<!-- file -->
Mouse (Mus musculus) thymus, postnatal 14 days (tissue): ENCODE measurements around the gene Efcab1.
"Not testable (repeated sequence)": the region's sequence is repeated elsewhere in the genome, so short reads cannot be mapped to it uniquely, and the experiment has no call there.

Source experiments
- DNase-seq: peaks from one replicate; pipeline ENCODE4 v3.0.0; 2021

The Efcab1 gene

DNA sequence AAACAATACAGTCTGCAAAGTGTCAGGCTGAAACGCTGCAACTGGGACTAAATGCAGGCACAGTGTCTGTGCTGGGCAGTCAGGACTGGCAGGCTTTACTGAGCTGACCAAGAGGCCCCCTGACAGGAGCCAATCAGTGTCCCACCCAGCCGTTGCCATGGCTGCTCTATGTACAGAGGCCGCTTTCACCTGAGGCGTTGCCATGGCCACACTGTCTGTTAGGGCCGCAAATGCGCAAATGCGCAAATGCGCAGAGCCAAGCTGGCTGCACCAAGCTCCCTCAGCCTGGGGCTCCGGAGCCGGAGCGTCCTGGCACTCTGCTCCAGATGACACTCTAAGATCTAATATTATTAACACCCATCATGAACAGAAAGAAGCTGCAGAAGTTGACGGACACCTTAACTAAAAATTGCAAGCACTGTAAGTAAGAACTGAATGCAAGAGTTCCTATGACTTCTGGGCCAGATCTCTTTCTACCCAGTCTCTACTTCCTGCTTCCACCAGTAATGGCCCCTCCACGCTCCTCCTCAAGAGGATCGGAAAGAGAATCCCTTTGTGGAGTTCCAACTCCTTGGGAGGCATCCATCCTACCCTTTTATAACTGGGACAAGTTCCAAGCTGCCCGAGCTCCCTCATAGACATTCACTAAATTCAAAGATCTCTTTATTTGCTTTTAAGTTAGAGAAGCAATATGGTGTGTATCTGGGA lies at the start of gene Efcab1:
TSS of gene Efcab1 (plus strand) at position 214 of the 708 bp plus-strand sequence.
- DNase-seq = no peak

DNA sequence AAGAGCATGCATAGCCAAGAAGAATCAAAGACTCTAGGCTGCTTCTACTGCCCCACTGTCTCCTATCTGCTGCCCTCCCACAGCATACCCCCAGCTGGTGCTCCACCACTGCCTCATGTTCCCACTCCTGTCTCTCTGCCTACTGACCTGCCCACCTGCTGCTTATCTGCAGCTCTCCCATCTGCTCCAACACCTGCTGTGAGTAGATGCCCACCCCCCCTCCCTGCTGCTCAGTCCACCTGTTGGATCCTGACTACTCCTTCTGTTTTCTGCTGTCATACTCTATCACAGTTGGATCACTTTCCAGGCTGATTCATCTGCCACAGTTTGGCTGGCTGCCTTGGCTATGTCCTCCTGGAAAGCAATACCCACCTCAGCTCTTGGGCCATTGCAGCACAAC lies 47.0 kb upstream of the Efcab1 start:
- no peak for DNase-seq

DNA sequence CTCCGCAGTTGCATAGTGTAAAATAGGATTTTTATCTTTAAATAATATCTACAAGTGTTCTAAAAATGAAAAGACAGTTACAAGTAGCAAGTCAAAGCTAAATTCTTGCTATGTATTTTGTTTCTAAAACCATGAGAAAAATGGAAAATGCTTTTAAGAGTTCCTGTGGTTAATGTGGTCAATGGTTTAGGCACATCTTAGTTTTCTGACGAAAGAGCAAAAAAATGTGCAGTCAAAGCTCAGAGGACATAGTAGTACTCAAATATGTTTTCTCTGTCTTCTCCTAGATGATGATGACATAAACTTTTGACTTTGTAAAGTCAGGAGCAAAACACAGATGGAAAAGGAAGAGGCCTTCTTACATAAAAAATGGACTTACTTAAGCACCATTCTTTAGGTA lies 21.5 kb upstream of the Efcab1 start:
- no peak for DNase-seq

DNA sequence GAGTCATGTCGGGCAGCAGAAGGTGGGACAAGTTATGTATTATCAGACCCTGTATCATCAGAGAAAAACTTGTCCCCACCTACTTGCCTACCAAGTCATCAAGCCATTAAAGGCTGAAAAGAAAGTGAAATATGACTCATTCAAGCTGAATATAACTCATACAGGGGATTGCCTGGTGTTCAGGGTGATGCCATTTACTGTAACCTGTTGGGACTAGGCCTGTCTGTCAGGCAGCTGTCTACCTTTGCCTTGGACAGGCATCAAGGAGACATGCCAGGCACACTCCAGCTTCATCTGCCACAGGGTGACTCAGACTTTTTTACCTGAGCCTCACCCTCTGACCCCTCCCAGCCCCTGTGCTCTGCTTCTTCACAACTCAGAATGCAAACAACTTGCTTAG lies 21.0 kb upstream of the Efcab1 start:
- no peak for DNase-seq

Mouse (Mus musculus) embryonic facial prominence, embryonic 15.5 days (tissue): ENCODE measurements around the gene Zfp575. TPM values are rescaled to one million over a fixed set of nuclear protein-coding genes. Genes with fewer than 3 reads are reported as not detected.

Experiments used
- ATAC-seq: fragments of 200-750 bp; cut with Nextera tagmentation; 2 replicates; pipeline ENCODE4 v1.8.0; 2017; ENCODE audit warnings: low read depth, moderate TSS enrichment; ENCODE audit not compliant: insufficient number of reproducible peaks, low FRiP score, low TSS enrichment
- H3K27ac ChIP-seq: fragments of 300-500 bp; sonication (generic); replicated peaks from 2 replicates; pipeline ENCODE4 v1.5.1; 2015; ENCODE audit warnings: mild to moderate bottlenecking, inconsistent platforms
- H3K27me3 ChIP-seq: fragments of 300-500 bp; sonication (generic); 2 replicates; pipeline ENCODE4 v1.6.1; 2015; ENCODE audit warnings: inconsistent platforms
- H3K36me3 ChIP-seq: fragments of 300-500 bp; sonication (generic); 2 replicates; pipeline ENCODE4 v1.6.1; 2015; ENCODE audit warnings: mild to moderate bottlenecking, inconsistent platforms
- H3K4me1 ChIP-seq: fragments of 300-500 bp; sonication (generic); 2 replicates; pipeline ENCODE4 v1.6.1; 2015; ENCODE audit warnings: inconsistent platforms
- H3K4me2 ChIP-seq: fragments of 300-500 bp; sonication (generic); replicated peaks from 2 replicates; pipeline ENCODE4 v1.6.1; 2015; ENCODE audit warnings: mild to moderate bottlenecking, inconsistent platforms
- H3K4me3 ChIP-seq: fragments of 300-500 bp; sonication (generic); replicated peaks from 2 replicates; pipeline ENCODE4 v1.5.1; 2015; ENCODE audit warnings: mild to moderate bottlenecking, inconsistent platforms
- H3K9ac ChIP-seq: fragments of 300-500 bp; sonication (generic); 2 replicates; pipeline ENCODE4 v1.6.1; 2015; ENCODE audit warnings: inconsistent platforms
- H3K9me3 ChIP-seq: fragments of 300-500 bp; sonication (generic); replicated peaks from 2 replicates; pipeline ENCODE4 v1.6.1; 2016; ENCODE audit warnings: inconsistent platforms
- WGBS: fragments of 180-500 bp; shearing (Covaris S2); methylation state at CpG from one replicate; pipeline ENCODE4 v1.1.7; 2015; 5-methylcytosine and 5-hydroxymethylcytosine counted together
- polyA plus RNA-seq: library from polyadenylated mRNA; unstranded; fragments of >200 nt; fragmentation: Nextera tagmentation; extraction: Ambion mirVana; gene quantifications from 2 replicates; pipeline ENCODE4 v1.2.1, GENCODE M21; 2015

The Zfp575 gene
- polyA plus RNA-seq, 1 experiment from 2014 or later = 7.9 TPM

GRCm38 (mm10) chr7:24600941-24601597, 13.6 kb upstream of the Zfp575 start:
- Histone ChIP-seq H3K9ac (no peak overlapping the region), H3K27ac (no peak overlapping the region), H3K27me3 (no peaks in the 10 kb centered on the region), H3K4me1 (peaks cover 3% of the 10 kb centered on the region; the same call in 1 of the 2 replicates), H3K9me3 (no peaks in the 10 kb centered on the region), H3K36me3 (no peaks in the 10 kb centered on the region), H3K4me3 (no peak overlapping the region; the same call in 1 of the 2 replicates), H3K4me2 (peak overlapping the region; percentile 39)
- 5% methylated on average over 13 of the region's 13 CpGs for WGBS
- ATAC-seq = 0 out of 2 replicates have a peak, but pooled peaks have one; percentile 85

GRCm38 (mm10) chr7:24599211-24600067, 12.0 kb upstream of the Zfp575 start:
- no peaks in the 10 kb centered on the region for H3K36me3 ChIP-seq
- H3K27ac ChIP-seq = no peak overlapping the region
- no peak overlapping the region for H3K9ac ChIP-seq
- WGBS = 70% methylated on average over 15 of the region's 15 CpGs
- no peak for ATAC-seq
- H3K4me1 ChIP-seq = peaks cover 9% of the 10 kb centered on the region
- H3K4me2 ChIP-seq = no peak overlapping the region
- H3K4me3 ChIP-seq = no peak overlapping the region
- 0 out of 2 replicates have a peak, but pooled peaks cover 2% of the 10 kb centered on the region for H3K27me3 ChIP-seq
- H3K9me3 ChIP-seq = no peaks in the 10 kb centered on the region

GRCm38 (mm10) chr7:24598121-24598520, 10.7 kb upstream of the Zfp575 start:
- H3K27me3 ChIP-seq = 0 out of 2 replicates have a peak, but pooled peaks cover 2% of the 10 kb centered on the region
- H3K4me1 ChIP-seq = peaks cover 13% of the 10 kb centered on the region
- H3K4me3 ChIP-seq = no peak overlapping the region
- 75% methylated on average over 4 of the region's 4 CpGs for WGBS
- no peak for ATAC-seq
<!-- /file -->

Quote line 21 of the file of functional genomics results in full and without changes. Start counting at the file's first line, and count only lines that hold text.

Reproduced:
- H3K4me1 ChIP-seq: fragments of 300-500 bp; sonication (generic); 2 replicates; pipeline ENCODE4 v1.6.1; 2015; ENCODE audit warnings: inconsistent platforms